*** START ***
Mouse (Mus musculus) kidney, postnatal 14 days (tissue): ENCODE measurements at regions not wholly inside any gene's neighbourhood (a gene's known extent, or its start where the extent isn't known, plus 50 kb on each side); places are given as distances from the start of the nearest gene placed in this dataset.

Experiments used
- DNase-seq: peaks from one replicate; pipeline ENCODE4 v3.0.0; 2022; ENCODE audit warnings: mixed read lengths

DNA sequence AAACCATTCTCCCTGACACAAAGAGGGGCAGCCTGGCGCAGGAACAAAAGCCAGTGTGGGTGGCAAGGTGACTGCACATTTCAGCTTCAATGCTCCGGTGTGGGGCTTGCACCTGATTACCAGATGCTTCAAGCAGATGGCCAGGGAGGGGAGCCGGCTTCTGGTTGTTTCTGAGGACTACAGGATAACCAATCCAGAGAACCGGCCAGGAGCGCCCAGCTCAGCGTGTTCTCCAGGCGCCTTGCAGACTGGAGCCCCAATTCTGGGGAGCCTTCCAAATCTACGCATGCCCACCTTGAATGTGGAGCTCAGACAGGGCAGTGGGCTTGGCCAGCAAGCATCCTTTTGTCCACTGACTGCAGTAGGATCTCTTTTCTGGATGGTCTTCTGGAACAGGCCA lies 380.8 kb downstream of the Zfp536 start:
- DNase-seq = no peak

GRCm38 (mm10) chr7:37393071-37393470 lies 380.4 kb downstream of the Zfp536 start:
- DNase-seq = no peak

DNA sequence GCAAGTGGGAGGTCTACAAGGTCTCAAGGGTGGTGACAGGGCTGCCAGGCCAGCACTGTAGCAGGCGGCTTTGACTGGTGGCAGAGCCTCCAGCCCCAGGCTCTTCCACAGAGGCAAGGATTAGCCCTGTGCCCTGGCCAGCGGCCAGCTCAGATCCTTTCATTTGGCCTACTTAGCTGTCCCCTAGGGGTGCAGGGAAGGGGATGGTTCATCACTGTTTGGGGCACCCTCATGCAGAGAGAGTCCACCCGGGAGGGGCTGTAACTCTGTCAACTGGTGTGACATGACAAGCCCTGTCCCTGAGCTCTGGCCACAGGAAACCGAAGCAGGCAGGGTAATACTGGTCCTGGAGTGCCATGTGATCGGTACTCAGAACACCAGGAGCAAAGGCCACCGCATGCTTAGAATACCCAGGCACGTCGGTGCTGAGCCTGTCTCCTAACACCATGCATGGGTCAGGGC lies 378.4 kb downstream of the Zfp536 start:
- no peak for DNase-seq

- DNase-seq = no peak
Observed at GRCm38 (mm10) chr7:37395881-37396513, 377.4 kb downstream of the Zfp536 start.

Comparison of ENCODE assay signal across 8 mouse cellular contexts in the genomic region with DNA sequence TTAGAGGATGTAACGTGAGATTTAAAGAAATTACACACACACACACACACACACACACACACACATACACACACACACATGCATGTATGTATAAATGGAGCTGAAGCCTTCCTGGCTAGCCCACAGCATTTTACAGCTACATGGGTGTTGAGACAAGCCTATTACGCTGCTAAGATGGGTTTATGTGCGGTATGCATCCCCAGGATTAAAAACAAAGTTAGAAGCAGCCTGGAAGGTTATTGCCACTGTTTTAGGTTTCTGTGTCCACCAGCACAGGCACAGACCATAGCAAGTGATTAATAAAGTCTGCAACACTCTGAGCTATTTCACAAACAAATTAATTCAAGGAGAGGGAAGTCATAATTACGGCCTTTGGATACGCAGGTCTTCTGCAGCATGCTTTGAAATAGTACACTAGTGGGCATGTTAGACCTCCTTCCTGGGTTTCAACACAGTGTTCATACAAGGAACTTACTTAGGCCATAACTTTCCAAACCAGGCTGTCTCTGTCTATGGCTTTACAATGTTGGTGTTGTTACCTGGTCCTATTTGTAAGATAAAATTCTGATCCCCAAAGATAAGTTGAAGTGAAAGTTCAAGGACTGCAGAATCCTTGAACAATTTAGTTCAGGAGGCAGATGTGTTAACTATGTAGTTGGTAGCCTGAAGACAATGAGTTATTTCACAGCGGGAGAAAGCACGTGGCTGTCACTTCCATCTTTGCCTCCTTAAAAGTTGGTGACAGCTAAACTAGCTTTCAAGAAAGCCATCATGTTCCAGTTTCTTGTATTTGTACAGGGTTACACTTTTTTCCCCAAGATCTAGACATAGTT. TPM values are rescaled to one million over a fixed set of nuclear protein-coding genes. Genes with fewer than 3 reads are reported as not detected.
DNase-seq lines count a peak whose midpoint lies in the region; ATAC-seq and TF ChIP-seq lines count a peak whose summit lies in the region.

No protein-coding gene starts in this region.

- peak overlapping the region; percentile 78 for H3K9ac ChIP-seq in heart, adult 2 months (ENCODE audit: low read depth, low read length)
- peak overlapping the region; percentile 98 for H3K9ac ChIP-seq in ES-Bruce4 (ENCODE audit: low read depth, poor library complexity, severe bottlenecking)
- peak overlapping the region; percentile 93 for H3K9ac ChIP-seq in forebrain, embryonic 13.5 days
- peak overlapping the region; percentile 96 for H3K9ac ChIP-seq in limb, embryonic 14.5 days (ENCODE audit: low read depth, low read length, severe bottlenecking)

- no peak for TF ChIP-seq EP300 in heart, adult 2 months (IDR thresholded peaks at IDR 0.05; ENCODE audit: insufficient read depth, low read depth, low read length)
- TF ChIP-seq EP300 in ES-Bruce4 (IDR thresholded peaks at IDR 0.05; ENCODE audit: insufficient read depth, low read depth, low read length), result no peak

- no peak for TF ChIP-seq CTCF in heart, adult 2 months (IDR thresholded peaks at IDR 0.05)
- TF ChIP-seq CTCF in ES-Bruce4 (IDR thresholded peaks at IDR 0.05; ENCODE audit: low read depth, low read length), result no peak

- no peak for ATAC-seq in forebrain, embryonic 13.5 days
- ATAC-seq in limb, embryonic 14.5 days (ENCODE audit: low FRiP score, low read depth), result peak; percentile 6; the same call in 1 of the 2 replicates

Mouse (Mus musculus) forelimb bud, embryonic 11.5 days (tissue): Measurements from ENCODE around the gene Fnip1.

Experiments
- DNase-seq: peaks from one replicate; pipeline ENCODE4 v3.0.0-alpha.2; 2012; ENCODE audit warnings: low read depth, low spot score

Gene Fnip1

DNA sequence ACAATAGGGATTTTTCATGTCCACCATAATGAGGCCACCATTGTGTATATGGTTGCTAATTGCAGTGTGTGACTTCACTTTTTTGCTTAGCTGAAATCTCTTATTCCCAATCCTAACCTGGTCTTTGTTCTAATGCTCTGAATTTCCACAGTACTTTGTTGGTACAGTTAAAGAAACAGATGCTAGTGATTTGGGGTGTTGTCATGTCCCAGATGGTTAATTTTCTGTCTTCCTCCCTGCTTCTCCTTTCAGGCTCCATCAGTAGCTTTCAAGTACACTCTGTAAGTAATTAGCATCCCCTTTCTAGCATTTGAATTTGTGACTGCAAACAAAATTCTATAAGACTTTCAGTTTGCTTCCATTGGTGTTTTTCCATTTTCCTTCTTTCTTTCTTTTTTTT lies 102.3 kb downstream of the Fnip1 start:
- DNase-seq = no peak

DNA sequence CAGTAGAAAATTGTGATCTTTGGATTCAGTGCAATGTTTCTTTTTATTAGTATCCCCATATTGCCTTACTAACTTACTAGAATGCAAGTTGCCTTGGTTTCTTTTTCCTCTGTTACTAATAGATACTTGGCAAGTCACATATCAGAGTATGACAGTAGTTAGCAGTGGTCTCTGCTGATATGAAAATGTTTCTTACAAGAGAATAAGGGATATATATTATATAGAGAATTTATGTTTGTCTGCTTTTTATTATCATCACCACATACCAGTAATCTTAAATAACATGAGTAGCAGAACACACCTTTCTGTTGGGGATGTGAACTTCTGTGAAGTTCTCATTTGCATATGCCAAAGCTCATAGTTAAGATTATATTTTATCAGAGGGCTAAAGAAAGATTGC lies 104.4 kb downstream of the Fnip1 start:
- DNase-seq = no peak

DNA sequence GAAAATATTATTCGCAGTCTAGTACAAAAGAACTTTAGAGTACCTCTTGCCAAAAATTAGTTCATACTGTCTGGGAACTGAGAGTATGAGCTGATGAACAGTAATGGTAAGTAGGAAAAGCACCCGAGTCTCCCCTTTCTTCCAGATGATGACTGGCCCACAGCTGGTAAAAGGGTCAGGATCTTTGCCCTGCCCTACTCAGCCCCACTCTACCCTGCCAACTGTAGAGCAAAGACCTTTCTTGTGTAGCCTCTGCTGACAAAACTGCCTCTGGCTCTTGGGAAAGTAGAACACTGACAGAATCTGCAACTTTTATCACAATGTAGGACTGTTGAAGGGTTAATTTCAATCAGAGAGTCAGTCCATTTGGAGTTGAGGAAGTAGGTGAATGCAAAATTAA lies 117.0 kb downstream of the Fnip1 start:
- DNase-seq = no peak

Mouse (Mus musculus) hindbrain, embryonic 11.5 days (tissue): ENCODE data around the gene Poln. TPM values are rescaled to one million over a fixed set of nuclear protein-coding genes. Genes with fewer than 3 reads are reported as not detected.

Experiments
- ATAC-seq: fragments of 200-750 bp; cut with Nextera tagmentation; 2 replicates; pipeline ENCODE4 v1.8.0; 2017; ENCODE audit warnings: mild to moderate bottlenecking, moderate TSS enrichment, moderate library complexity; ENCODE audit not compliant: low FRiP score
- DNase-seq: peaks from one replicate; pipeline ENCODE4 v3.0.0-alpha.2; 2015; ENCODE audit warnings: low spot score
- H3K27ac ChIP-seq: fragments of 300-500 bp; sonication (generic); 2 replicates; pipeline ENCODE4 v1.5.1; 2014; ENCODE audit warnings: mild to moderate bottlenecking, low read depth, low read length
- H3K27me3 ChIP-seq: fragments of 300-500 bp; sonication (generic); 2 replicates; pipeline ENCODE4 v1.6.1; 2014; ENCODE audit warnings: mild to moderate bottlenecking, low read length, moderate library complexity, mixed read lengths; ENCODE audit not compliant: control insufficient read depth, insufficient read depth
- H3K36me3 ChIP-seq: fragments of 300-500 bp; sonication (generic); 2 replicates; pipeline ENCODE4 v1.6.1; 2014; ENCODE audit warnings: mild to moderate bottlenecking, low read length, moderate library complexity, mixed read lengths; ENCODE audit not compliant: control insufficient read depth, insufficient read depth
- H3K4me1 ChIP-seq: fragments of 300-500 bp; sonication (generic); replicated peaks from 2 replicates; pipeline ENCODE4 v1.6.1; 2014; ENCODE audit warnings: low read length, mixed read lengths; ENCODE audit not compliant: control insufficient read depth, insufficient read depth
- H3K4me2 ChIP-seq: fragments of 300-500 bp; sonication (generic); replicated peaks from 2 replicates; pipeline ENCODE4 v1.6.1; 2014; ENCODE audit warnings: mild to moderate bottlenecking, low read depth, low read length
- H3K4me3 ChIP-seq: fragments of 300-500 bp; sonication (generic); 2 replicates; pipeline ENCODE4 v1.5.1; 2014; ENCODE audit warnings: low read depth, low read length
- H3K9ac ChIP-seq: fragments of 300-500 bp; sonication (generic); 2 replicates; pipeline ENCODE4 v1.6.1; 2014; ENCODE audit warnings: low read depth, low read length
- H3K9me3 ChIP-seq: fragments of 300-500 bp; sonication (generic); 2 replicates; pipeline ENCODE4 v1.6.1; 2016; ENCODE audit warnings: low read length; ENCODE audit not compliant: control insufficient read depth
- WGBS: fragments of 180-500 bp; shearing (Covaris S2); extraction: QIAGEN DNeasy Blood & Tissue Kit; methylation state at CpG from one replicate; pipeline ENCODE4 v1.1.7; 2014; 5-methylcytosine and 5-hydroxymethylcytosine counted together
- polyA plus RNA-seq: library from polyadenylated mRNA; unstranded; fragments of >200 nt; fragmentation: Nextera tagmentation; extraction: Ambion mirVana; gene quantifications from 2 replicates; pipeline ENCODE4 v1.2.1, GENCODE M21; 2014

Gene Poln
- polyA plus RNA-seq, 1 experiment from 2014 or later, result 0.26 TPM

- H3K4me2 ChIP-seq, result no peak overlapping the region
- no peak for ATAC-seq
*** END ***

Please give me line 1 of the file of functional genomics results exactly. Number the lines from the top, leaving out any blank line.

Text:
Mouse (Mus musculus) kidney, postnatal 14 days (tissue): ENCODE measurements at regions not wholly inside any gene's neighbourhood (a gene's known extent, or its start where the extent isn't known, plus 50 kb on each side); places are given as distances from the start of the nearest gene placed in this dataset.